David and Goliaths of Search

AnnaLisa is a member of The Motley Fool Blog Network -- entries represent the personal opinion of the blogger and are not formally edited.

Recently Priceline bought Kayak, a travel search engine. While it's not clear whether this is good for customers who just want to book a hotel or flight, it's certainly good for Priceline.

Much like Kayak posed a threat to Priceline, a small search startup called DuckDuckGo.com is threatening the search engine models of Google (NASDAQ: GOOG), Yahoo! (NASDAQ: YHOO), and Bing from Microsoft (NASDAQ: MSFT) . The startup, fueled by a recent injection of venture capital from Union Square Ventures, offers an alternative engine to a) people who value their privacy and b) people who value their time.

Lean and Clean

DuckDuckGo.com does not track users and has almost no advertising. When I type in "why do fools fall in love," here are the results. Clean and succinct results. I did the same at Yahoo!, Bing, and Google and the results were almost identical between the three. But DuckDuckGo.com had the three most relevant results in a highlighted box at the top unlike the others. I can't give you the link to the others because they track my results for years in search history. But this article from Searchengineland.com about the threat to Google from DuckDuckGo goes into great detail with its search results.

DuckDuckgo.com has an interesting box at the top of the site explaining exactly how users' privacy is at risk on the big search engines. Even private health info can be possibly used against you to raise insurance rates. The tiny company put up a billboard in San Francisco a year ago cautioning users about Google search. Its founder Gabriel Weinberg, already an internet millionaire, is passionate about this startup and his commitment to privacy and clarity as revealed on his blog .

On the same blog he clearly targets Google as his team experiments with the same search on Google and his engine, with varying results. He also discusses how Google filters results based on past search history. On the DuckDuckGo site every search is a tabula rasa and everyone will get the same result.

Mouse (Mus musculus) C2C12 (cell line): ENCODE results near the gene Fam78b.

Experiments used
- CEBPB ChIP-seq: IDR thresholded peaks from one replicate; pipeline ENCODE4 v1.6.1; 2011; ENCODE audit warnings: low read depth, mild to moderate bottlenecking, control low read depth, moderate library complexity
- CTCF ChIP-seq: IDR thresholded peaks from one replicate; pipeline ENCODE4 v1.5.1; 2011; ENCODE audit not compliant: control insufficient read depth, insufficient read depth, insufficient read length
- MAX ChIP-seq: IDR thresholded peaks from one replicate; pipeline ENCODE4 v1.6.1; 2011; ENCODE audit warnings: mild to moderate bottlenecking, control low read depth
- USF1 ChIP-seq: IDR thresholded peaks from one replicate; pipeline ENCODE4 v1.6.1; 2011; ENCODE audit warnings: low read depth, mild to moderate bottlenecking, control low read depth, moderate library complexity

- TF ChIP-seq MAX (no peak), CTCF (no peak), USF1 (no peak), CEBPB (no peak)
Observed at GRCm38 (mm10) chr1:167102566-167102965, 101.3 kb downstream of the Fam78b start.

This is disruptive to the big guns of search and if they had some sense one of them would buy out DuckDuckGo.

Yahoo! with new CEO Marissa Mayer doesn't have the resources now to buy them out. They have their own knitting to tend to and just came out with Yahoo! Axis, a new and improved web browser trying to keep up with Google. They also announced a more gmail like email system. They don't need to figure out how to monetize anything else right now although their numbers are improving with a 5.40 P/E and a 79.94% profit margin. Yahoo! indeed.

Likely Microsoft would drag its tail before buying such a tiny venture as they've been dragged screaming and kicking into competition with Apple (NASDAQ: AAPL) on hardware and software. But Microsoft has the funds with $66 billion cash and only $12.37 billion in total debt. How they could monetize the site without changing its integrity is a good question, though.

Google:Still The Biggest

Google could just buy it out and put it to bed. They throw so much money around as it is. It isn't unprecedented for them to experiment with small websites like they did with a crowdsourcing competition for logos, copy and art called prizes.org which is shutting down after only 18 months under the Google umbrella.

Google has almost as much money as Microsoft with only $7.90 billion in debt to $44.62 billion in total cash. Shareholders are not unhappy about the 20.87 P/E and 14.35 forward P/E. And Google has so much else going on with the Nexus tablet, Android, cloud, and search that this would be like swatting a fly off an elephant for them.

What would be the most interesting scenario would be for Apple to buy DuckDuckGo and give themselves the kind of search worthy of Apple, clean in design, clean in intent, and the ultimate razzberry to Google in their ongoing grudge match.

Apple certainly has the cash and it too has been buying up or investing in websites including a flash shopping site. This search engine would be a fine fit for Apple. It would be just one more reason to buy Apple, the stock and the products.

The Final Takeaway

Google as the monolith and, some charge, the monopoly of search with billions of searches isn't going away but the traction of DuckDuckGo is increasing as they gain millions of searches and more adherents. With Google under increasing scrutiny over its search policies, privacy issues, and filters they could use some good PR. Google is still a verb but Weinberg is hoping something like "Just duck it" could fly.

Compare and Contrast

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